Religion is a big deal at the academy and other military bases but not for the reasons one might suspect. The services are barred from evangelism, and promotion of faith is restricted, but the academy like the rest of the military must care for the religious needs of troops under federal law.
In the guest column, Newman responded: Read more
Last month, Michael “Mikey” Weinstein claimed he had made an “important achievement” in “rebuilding the shattered wall separating church and state!” because, according to him, the Commanding Officer of the Air Force Recruiting Service promised to remove a chaplain recruiting video Weinstein found “inappropriate.” According to Weinstein, MajGen Garrett Harencak
responded within a few hours that all Chaplain [sic] videos are being removed pursuant to an overhaul of ‘AirForce.com’ and that he would see to it that the removal of this particular video is accelerated.
A month later, not only is the video still up at AirForce.com — but, in unusually blunt words, the Air Force is actually defending it [emphasis added]:
Air Force Headquarters at the Pentagon told Military.com it does not see a problem with [the video]…
“Chaplains being available to airmen for spiritual support, and sharing these experiences in their official capacity, does not violate the establishment clause or Air Force regulations.”
There are three important issues here: Read more
As previously noted, the House Armed Services subcommittee on personnel invited five civilian witnesses to provide testimony on the state of religious freedom in the US military last Wednesday.
- Michael Berry, Liberty Institute attorney who acted on behalf of cadets at the US Air Force Academy this year
- Retired Chaplain (Col) Ron Crews, an outspoken advocate for military religious freedom
- Travis Weber, Director of the Family Research Council’s Center for Religious Liberty, US Naval Academy graduate and former Naval aviator.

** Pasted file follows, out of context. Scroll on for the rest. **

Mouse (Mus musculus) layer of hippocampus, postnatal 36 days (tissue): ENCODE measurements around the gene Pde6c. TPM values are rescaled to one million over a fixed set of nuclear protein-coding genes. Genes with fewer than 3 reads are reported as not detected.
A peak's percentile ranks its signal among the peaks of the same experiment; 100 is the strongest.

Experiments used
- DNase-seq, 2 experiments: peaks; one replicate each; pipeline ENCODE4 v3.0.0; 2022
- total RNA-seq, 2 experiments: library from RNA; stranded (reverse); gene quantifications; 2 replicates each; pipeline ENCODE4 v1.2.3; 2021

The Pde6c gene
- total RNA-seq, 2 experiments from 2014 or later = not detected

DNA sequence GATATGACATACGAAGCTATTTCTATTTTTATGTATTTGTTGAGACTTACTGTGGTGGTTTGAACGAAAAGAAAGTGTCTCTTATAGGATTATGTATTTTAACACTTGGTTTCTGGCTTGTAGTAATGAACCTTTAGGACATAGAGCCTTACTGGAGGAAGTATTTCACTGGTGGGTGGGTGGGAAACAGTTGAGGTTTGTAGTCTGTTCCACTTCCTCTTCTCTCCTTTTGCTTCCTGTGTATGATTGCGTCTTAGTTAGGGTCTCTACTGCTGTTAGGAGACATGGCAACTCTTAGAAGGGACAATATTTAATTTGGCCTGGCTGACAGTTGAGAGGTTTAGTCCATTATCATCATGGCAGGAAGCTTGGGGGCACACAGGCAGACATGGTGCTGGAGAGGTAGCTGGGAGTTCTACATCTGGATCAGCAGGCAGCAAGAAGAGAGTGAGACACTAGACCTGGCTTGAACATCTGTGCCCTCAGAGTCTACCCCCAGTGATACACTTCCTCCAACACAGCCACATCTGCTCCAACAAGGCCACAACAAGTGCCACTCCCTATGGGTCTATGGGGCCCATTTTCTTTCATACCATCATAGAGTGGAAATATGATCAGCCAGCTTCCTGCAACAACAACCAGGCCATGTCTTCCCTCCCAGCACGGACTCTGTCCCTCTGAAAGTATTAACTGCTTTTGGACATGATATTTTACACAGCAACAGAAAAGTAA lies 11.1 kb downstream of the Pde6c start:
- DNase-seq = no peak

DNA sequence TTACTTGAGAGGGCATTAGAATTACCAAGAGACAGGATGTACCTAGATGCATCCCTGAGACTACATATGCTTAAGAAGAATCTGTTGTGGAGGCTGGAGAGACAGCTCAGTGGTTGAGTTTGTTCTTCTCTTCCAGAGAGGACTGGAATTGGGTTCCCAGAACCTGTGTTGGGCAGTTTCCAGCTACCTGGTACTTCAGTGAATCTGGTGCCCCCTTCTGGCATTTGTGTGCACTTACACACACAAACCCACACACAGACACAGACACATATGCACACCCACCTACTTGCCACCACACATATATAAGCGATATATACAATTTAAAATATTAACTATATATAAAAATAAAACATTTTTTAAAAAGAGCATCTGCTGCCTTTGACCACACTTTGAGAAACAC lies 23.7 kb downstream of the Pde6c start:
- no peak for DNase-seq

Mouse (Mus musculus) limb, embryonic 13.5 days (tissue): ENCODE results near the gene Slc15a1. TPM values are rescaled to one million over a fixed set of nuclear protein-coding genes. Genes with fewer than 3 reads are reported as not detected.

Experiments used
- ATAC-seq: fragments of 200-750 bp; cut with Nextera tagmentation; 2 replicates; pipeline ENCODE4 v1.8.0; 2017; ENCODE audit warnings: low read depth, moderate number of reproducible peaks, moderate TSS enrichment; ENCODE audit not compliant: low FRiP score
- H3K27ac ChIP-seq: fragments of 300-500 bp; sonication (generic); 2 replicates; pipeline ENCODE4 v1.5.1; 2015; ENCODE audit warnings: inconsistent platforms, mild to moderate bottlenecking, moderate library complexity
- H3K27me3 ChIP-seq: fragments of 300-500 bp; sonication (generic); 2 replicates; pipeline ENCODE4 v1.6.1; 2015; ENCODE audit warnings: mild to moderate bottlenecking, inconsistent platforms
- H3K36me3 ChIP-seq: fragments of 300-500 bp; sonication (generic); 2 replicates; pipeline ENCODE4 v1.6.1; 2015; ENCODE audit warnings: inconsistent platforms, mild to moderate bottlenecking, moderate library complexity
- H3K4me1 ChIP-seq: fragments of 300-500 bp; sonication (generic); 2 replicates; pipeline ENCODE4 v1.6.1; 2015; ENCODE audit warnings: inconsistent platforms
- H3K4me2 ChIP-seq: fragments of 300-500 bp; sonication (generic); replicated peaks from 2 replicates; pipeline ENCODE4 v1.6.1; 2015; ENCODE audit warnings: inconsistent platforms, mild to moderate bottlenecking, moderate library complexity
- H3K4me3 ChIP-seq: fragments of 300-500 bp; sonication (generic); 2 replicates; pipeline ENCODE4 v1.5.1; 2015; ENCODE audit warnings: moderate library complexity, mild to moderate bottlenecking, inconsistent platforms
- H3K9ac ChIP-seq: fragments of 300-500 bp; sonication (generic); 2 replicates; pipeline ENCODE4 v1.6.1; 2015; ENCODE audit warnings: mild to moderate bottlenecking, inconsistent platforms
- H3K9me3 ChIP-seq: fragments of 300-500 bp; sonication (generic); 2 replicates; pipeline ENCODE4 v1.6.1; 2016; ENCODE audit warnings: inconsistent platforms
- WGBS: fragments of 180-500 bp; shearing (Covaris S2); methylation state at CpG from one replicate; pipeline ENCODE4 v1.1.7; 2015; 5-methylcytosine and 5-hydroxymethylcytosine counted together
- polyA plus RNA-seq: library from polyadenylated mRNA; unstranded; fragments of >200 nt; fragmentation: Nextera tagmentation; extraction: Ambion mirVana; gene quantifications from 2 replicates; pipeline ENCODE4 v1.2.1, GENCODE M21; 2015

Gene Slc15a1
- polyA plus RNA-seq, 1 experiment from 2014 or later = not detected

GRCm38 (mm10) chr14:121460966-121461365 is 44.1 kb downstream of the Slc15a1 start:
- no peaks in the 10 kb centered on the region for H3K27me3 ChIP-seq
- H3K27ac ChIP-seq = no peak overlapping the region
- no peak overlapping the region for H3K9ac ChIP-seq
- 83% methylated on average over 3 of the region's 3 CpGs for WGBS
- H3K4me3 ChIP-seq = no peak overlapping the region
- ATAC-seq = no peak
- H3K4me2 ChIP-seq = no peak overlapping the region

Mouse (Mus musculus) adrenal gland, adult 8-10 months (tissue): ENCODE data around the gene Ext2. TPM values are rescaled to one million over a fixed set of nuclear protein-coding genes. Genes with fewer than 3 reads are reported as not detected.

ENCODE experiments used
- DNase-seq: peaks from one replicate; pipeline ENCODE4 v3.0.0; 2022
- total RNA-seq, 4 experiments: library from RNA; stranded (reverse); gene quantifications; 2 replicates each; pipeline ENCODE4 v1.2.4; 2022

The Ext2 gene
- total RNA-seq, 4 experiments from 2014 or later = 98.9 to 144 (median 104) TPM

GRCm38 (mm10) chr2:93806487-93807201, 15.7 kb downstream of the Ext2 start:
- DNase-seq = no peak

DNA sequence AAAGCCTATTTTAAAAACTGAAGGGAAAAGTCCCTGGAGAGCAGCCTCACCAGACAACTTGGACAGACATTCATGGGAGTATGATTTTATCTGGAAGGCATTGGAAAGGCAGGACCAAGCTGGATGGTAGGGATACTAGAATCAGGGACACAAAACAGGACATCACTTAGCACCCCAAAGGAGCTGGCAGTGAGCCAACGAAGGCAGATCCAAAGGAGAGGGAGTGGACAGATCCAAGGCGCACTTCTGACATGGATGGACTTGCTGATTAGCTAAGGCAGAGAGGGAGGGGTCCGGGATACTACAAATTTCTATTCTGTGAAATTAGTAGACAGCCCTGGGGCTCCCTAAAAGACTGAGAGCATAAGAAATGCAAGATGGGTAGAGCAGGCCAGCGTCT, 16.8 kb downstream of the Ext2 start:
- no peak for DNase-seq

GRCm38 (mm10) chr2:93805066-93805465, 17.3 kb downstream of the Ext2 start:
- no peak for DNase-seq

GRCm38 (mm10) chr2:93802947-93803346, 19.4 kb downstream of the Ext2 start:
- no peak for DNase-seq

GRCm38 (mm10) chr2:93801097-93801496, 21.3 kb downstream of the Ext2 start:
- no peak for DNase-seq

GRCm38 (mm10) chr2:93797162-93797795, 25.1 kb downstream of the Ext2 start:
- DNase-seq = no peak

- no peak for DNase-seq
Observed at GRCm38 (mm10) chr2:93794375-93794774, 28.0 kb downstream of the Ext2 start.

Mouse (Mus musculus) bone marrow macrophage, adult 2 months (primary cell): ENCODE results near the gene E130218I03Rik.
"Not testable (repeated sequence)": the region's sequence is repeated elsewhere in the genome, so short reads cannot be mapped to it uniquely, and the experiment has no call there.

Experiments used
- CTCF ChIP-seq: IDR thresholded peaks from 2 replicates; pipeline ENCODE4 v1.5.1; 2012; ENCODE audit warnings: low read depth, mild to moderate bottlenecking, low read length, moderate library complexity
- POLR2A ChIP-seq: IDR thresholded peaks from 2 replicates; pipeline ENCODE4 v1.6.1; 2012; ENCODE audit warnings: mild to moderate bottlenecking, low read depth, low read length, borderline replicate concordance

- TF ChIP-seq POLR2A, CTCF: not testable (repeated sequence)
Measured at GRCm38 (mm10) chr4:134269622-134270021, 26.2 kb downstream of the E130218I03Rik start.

- Rabbi Bruce Kahn, a retired Navy Captain and Chaplain, a founding member of the Equal Rights Center, and an advocate for homosexual “rights.”
- Michael “Mikey” Weinstein, founder and sole employee of his Military Religious Freedom Foundation, engaged in a self-described “war” against Christians in the US military.
Contrary to some predictions, it wasn’t really a contentious meeting. What the hearing did reveal was the committee members were Read more
The US Army War College published a monograph on the core topic of the US military’s “evolving culture of hostility toward religious presence and expression.” The authors were Don Snider, a Senior Fellow in the Center for the Army Profession and Ethic (CAPE) at West Point and an Adjunct Research Professor in the Strategic Studies Institute at the U.S. Army War College, and retired US Army Col Alex Shine of the War College.
The paper, entitled “A Soldier’s Morality, Religion, and Our Professional Ethic: Does the Army’s Culture Facilitate Integration, Character Development, and Trust in the Profession?“, is clearly meant to be academic, but at 30 pages makes for a fairly easy – and worthwhile – read.
The authors focus on the influence of changing social values on ethics within the US military, as demonstrated in the increasing secularism in American society that is essentially hostile to religion: Read more